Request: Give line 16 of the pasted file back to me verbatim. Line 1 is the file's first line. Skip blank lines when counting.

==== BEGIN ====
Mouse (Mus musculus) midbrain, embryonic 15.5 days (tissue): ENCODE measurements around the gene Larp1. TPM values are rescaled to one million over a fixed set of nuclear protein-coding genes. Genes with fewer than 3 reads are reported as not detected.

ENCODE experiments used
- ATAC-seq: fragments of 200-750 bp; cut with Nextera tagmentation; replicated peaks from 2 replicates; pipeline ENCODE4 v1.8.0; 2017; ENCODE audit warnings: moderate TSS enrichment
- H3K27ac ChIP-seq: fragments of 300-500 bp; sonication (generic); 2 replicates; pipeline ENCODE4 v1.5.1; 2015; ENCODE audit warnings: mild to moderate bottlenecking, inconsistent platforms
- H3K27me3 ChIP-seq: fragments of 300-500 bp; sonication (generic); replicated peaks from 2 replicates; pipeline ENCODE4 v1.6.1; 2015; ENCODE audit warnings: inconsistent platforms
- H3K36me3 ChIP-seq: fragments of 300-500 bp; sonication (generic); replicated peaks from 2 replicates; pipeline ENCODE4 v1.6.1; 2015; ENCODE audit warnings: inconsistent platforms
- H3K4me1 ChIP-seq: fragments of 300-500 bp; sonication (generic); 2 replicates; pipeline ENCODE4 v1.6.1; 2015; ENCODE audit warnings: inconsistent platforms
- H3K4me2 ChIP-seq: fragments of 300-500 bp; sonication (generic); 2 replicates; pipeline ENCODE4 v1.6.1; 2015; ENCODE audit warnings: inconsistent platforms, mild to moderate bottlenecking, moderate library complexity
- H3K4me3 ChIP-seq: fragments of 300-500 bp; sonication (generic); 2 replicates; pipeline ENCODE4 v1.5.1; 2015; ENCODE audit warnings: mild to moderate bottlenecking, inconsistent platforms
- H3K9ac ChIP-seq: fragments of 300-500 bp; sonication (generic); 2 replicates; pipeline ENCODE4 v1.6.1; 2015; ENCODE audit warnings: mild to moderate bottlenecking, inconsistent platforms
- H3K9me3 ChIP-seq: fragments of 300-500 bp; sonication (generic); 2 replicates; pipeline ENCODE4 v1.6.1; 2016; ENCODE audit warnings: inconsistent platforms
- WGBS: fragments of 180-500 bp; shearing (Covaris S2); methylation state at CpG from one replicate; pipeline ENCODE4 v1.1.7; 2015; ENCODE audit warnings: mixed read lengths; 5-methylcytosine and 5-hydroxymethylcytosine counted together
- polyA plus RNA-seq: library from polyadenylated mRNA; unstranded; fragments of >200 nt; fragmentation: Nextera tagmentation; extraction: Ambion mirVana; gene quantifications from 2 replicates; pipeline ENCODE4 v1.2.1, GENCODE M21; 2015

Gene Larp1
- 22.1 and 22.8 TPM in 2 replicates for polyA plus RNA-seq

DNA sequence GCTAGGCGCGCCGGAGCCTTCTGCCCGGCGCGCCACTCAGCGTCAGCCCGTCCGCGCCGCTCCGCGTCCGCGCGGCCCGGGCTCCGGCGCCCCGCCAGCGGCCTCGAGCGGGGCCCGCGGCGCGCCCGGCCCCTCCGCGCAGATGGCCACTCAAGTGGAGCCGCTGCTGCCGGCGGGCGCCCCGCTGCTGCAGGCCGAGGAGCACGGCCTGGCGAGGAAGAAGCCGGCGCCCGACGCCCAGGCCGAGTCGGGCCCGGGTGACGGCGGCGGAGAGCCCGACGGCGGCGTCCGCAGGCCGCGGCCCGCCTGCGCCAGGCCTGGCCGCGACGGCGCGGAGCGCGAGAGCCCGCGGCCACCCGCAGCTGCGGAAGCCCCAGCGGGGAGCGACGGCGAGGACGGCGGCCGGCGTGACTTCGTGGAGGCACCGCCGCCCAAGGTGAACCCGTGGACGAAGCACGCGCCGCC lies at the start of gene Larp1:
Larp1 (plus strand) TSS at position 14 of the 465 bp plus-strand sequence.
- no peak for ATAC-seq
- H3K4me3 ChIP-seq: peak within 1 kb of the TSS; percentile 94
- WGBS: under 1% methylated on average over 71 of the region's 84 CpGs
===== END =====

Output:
DNA sequence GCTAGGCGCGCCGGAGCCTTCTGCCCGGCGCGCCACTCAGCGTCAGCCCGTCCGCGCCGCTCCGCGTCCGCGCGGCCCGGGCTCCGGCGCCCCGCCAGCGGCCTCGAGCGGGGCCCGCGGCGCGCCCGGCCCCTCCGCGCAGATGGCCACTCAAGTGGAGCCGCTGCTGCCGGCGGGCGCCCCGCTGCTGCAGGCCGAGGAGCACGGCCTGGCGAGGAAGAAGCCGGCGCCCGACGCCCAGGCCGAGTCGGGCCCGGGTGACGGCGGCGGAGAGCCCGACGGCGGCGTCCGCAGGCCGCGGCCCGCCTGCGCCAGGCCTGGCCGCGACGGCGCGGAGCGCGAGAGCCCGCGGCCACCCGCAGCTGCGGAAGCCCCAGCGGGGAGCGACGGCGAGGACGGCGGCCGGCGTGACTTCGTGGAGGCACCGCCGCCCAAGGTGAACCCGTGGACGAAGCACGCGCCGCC lies at the start of gene Larp1: